Dirty Projectors: Swing Lo Magellan

Christina Lee


Persistent hand claps reverberate ever so slightly, echoing the sound of solitary footsteps clopping through an empty hallway as a wailing electric guitar stumbles to David Longstreth’s voice, suspended in strings. He repeats his rather simple promise: “There is an answer, I haven’t found it / but I will keep dancing till I do / dance for you, dance for you.” And when he sings ‘keep,’ his voice lilts and strains ever so slightly––as if worn from previous attempts.

The Dirty Projectors is now a quintet known for its ambition. Longstreth handpicked its other members from when he conducted hired instrumentalists through The Getty Address, a glitch opera starring himself as Don Henley, and Rise Above, a collection of Black Flag songs played solely by memory. Vocalist Amber Coffman even co-wrote the biggest hit off 2009’s Bitte Orca, an Beyonce-inspired album that also reintroduced hocketing––a ricocheting vocal technique with medieval origins––to the blogosphere.

Thanks to such ambition, critics paid close attention to its careful, intricate orchestration and wide-ranging influences. But in sixth studio effort, Swing Lo Magellan casts all of this aside and presents the Dirty Projectors as nearly unadorned. It sounds as if the band’s still trapped inside the same upstate New York bootlegger home where Longstreth wrote the album, alone with its thoughts and, well, a few instruments

When Longstreth was still staying in that bootlegger home, he built fires in its wood stove and used 1994 editions of The New York Times as kindling. Swing Lo Magellan relays songs with the same calm urgency as most headlines, but with select details left out, they resonate more as carefully constructed ransom notes. In “Offspring Are Blank,” Longstreth slowly tremors through increments of multiplication, from one lone offspring to, suddenly, a hundred million contenders, as if reporting of a virus. And in between the choruses of “Gun Has No Trigger,” Longstreth resolutely points his finger at reasons for distress, as if he warned us a million times before: “You’d see the oceans swell and the mountains shook / You’d see a million colors if you really looked.”

But in the realm of Swing Lo Magellan, not all is lost. Like a disconcerting number of children’s songs (“Rock-a-Bye Baby,” “Oh My Darling, Clementine”), “Just Like Chevron” is a schoolyard clapping game that soothes with its rhymes of tragedy––this time, a recent casualty of a tragic oil spill. In “The Socialites,” a throbbing bass serves as Coffman’s pounding heartbeat as she steps into a party that will later have her wondering, “Who knows what my spirit will be worth in cold hard cash?” And in “See What She’s Seeing,” Longstreth sings of her hair and smile to clops that stop and then start again, as if relaying these images through an old-school projector. Here, compassion still exists.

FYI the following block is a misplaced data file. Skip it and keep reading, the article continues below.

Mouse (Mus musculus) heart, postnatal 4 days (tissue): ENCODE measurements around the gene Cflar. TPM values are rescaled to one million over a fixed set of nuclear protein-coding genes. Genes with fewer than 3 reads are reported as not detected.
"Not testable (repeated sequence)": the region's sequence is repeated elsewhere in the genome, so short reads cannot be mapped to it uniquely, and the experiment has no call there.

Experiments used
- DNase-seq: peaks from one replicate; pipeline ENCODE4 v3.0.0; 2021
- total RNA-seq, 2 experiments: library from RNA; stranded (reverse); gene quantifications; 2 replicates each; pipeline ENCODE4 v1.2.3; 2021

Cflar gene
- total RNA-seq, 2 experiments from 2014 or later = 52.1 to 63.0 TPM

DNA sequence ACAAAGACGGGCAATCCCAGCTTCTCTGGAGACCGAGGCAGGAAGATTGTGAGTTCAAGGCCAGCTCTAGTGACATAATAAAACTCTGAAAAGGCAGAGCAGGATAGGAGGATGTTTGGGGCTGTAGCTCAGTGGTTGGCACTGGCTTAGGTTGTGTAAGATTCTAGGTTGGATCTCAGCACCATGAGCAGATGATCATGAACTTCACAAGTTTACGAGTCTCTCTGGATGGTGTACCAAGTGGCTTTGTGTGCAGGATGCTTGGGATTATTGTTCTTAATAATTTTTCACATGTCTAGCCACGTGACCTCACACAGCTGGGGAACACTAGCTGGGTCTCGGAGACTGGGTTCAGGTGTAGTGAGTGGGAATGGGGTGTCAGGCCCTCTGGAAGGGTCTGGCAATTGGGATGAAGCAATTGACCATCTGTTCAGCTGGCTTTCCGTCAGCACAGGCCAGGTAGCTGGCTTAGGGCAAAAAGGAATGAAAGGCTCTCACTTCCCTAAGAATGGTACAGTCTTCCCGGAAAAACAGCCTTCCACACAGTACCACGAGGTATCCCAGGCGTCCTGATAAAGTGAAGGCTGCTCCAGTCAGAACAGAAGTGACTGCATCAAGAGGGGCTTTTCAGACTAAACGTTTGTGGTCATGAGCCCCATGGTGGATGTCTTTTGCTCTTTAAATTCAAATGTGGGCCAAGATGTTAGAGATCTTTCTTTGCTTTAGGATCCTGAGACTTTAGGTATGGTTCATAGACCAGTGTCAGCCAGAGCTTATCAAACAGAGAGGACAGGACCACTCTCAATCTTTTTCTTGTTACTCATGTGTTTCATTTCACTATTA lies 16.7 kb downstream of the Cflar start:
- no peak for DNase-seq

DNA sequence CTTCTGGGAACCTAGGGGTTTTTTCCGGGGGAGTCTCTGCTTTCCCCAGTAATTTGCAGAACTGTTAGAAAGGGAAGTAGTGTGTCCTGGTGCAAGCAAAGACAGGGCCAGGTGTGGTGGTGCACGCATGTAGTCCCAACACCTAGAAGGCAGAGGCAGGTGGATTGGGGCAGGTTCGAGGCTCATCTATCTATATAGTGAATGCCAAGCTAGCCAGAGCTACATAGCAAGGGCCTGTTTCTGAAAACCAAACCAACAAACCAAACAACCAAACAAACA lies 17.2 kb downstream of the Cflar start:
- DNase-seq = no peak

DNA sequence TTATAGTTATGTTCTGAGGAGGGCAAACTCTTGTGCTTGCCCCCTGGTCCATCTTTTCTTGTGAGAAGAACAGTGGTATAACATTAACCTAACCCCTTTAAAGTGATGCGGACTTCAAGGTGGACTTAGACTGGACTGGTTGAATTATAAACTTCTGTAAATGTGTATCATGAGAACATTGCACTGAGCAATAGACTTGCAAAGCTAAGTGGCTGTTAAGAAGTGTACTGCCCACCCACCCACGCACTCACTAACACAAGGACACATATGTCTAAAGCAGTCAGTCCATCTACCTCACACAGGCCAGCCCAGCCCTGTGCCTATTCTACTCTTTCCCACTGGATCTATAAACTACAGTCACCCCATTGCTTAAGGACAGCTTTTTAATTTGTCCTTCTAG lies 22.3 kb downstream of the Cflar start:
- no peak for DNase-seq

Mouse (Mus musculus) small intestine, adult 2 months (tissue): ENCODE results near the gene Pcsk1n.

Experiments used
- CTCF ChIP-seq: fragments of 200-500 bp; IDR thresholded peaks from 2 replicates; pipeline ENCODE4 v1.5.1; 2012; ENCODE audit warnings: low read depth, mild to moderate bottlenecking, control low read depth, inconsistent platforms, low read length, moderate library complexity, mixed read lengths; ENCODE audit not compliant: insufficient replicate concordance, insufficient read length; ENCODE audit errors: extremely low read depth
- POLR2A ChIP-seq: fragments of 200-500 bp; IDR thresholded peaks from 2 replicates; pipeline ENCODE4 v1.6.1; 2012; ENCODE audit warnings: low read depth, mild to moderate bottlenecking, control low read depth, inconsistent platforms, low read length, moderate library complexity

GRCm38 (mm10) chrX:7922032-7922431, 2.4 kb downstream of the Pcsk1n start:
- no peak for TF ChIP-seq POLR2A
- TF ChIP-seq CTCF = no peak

Longstreth used to believe that the more instrumentalists he hired, the more possibilities he created for his music––the more bizarre combinations of influences that could result. But by writing simpler songs, he’s created yet another sort of opportunity––to be understood far more clearly, by potentially far more people. In an interview for eMusic, Longstreth told me that in his opinion, Swing Lo Magellan is both a very personal and timely record. “It’s one that I think responds to this culture,” he said.

Longstreth has never said explicitly what that moment in culture is. However, he does persistently and convincingly ask us to look outward and wonder, if not understand what exactly is at stake––not much else. “You could call it more basic and conventional, but that’s the challenge: If I just focus on the most straight-up shit, is there something there, or is it just a brightly colored cloud?” Longstreth said to Pitchfork. “To me, it feels like a risk to have done that.” The risk pays off. More than ever in Swing Lo Magellan, he makes himself heard.